The circumstances that led Shahed Alam to emigrate from Bangladesh to New York this past winter are a harrowing and vivid reminder of just how perilous the profession of journalism remains in many parts of the world.
Alam, a correspondent with New York-based bilingual TV station Time Television U.S.A., is the subject of the latest weekly collaborative piece between Slate and Roads & Kingdoms. From Mansi Choski‘s article:
Until a year ago, Alam worked as on-air journalist for Channel 24 in his hometown of Dhaka, Bangladesh’s capital city, reporting on politics, crime and the environment. During the country’s national election in 2014, he was a familiar face on air, traveling from polling center to polling center, broadcasting news about rigging, arson and murder. “After that I was in deep shit,” he says. “My enemies were from both sides: the fundamentalists and the government.”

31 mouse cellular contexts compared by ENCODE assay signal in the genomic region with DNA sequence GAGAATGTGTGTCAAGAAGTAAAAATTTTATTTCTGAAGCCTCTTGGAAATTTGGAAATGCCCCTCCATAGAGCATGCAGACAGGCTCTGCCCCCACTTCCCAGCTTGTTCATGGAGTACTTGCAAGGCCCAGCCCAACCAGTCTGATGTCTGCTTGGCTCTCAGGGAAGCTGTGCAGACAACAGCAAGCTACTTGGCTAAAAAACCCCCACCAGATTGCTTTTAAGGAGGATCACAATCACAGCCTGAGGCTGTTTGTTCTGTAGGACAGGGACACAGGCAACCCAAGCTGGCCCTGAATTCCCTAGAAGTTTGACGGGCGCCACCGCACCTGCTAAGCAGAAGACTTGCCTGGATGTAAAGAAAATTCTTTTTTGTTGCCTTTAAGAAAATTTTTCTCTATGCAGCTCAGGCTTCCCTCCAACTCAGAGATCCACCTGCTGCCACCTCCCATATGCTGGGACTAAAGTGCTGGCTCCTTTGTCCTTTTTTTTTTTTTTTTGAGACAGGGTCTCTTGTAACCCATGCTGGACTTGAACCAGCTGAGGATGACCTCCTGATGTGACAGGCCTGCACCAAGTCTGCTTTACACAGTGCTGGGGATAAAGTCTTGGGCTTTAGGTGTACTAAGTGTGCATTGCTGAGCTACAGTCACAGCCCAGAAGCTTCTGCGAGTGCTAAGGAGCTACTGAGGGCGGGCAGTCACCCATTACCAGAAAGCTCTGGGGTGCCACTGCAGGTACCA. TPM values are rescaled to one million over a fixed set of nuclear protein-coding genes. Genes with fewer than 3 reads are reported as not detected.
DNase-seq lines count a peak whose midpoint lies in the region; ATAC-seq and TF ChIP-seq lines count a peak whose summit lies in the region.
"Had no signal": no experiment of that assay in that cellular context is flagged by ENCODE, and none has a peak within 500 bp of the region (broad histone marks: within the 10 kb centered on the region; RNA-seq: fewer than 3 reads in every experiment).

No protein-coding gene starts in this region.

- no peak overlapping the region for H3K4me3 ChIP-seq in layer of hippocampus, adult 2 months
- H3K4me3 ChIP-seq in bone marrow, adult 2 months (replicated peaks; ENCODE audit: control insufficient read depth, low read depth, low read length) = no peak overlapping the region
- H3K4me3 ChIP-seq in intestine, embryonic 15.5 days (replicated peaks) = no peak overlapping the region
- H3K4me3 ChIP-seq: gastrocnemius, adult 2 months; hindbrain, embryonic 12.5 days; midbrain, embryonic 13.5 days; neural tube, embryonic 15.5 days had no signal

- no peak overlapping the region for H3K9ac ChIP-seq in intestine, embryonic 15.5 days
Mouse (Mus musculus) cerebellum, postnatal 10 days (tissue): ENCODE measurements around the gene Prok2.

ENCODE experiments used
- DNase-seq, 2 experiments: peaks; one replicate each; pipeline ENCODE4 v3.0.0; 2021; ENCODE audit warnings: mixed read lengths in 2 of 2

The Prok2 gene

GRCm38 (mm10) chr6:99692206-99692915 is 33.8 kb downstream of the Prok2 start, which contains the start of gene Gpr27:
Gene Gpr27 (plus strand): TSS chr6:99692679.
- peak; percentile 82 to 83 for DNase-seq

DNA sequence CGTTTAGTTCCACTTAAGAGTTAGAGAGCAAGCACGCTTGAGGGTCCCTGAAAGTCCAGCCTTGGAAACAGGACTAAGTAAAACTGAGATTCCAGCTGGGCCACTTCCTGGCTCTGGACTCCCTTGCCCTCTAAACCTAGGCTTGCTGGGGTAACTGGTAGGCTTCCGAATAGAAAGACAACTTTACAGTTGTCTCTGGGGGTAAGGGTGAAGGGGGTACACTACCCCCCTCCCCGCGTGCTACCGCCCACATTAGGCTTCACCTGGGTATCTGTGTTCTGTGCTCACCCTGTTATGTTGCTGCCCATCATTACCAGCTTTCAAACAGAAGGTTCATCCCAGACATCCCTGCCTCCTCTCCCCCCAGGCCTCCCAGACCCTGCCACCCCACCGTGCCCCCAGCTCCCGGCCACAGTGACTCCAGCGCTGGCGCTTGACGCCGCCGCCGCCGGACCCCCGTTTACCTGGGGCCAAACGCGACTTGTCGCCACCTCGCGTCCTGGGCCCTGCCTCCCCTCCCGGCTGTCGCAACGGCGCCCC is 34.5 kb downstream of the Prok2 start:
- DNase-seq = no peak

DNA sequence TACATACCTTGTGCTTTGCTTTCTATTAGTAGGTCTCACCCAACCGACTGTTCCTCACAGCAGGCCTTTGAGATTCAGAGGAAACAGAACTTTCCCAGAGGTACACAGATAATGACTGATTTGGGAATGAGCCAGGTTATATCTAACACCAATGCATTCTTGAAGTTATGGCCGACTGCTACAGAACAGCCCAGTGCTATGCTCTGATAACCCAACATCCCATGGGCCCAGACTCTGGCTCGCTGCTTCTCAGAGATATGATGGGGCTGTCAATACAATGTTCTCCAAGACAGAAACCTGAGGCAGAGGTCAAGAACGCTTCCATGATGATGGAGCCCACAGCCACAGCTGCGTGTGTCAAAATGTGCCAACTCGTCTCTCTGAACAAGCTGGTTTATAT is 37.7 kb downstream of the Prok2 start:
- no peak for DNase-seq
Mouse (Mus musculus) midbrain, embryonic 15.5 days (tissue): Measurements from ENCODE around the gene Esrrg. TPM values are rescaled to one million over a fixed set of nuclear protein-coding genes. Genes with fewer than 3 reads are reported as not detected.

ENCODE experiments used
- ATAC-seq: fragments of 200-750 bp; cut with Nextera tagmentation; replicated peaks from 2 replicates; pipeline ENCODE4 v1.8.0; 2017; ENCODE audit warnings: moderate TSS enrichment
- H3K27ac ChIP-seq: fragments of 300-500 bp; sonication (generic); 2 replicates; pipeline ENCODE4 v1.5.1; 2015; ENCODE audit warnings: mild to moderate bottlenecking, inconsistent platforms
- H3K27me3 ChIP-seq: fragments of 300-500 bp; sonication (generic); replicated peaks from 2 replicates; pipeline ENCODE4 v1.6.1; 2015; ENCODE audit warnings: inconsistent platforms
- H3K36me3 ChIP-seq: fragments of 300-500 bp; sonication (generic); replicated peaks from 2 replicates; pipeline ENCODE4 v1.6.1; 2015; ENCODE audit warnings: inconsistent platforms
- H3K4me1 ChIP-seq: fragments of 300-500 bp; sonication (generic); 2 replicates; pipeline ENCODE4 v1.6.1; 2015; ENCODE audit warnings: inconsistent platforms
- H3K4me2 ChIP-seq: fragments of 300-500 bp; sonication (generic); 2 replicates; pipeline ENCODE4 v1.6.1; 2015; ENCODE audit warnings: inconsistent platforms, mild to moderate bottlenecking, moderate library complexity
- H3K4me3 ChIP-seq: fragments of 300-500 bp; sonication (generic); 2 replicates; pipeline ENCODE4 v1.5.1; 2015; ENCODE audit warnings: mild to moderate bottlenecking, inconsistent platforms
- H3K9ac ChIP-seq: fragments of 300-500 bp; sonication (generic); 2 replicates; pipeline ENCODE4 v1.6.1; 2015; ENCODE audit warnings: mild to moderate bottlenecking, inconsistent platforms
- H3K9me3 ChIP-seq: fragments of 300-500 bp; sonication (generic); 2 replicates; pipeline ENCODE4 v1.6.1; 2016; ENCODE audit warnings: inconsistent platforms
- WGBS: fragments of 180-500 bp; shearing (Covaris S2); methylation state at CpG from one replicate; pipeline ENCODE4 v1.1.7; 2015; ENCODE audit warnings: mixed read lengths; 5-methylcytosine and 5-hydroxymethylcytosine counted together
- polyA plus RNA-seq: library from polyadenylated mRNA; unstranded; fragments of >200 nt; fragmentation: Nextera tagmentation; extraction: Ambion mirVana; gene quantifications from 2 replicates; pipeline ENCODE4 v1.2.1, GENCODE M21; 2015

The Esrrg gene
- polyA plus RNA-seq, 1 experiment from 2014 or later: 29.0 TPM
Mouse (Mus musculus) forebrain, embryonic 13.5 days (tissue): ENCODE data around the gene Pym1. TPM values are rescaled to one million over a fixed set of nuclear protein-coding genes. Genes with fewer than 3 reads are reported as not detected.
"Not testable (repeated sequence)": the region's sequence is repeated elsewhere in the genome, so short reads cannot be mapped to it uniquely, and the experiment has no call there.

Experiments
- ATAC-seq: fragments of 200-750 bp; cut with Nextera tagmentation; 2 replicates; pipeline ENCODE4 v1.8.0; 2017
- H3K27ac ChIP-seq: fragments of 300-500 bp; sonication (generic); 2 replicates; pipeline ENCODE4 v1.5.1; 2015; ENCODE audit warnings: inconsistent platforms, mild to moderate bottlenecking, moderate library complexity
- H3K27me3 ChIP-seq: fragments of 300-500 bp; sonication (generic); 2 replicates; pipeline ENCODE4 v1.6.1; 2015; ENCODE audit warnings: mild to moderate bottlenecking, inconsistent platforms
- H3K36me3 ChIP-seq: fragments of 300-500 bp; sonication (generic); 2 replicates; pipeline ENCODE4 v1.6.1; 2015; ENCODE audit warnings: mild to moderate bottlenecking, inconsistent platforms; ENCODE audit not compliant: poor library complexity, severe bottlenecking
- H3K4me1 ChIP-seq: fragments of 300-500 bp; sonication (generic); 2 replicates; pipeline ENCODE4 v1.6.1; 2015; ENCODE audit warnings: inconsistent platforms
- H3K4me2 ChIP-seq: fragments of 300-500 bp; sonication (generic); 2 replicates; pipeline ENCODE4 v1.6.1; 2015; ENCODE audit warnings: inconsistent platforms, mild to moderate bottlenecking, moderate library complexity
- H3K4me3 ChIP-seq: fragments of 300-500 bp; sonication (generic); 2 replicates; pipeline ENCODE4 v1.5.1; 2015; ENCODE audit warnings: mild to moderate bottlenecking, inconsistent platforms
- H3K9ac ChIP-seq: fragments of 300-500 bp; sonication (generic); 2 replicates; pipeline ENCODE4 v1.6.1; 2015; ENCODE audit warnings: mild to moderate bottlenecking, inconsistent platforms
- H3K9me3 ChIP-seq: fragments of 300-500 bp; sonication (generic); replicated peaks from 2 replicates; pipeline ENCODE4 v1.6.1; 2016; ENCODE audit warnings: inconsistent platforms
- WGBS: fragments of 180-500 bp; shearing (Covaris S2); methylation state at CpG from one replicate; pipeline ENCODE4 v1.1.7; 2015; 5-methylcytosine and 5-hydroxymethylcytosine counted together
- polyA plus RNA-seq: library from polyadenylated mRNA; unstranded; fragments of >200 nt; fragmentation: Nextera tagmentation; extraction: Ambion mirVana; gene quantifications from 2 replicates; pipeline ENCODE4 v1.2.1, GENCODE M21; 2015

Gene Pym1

Then three secular bloggers, an activist and a scientist, all of whom Alam knew, were murdered. Alam had a feeling he was next. “Every day was frightening,” he says. “I did not get hurt, but I had a strong feeling I was about to get hit.”
Last winter, he sold his home and car, left his job, and moved to New York. “If it came down to working at a Dunkin’ Donuts, I would do it,” he says. “It would have been devastating but I was prepared to do it.”
There’s also some great info in the article about the background of Time Television U.S.A. CEO Abu Taher, whose telephone call and job offer ensured that Alam did not have to opt for donut duty. The station recently celebrated its second anniversary.
Previously on FishbowlNY:
American-Bangladeshi Blogger Savagely Murdered in Dhaka